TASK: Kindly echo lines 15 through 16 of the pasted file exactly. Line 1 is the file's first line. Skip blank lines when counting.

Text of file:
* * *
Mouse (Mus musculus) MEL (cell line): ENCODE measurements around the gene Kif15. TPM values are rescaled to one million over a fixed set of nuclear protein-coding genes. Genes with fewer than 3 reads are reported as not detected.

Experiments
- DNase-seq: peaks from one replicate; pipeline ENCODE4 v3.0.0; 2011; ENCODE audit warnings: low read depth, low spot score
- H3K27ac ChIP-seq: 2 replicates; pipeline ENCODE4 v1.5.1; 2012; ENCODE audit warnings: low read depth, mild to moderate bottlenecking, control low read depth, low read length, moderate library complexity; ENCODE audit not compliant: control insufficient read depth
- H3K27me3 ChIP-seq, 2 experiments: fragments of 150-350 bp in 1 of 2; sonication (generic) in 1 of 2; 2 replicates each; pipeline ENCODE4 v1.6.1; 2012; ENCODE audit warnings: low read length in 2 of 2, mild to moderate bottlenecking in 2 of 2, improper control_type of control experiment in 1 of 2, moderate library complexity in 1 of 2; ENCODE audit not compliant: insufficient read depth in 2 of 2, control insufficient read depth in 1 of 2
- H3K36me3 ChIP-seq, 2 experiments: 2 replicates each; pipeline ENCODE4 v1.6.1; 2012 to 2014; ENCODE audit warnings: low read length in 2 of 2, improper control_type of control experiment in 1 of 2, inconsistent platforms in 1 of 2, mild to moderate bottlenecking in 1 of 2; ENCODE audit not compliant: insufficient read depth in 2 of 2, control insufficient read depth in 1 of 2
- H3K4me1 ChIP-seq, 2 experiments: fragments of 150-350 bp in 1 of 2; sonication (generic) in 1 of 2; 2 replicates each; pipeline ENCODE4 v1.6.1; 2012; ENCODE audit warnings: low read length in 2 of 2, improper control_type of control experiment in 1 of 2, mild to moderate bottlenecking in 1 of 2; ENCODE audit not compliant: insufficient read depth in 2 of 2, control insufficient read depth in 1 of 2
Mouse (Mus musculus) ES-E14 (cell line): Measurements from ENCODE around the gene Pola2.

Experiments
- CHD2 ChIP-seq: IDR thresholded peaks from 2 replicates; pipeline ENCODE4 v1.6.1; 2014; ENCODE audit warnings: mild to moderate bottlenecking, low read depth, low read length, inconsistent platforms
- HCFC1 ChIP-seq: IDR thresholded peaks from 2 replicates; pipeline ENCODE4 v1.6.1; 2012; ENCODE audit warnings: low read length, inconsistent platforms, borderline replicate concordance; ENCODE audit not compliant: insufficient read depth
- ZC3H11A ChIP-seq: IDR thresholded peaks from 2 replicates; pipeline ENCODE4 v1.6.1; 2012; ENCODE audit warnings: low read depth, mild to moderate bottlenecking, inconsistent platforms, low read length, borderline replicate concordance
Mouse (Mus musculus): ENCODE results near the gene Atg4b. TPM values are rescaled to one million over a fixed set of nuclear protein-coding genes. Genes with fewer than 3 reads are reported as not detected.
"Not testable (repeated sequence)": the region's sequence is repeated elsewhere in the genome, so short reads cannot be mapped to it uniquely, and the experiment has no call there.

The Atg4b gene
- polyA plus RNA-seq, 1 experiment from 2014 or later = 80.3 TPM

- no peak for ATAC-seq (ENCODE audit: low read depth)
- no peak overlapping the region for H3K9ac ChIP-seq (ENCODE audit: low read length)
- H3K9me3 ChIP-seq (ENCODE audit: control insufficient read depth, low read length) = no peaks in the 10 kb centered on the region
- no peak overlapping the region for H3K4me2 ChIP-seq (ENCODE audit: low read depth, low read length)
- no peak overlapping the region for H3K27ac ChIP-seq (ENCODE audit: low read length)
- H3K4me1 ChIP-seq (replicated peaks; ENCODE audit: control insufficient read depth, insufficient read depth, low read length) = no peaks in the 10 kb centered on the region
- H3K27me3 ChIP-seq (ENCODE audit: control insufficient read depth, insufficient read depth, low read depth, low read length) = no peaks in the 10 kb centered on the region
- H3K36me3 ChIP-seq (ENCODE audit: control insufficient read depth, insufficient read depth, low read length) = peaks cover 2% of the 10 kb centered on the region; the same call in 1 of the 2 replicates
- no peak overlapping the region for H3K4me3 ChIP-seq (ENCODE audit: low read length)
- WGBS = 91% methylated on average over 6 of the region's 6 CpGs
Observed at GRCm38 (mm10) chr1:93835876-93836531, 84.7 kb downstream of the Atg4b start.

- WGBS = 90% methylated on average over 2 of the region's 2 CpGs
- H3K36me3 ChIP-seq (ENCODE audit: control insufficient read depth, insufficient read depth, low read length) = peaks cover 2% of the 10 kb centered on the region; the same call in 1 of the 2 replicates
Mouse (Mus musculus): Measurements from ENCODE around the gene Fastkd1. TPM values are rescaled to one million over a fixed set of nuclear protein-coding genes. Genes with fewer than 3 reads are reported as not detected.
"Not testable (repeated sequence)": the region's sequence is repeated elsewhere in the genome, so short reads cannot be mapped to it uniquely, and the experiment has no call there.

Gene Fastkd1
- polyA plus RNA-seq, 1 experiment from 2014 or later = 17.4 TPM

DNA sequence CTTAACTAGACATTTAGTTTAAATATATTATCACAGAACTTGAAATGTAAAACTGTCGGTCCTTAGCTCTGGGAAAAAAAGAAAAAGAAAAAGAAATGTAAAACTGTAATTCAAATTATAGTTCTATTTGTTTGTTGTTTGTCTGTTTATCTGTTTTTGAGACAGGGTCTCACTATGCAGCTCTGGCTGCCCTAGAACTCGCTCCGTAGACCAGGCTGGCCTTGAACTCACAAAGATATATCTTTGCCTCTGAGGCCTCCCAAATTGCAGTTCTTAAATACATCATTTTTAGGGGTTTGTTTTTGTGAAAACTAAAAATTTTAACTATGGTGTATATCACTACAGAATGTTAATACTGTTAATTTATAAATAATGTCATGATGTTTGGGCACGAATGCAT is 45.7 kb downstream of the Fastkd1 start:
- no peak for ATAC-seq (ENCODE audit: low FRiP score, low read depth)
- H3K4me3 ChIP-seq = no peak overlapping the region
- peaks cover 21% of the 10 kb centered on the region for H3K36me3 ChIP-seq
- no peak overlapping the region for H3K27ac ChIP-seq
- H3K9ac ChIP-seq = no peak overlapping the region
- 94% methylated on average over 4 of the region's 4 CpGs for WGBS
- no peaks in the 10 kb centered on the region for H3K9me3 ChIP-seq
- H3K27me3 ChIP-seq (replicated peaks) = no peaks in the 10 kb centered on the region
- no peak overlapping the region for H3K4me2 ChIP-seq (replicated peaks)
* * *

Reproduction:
The Atg4b gene
- polyA plus RNA-seq, 1 experiment from 2014 or later = 80.3 TPM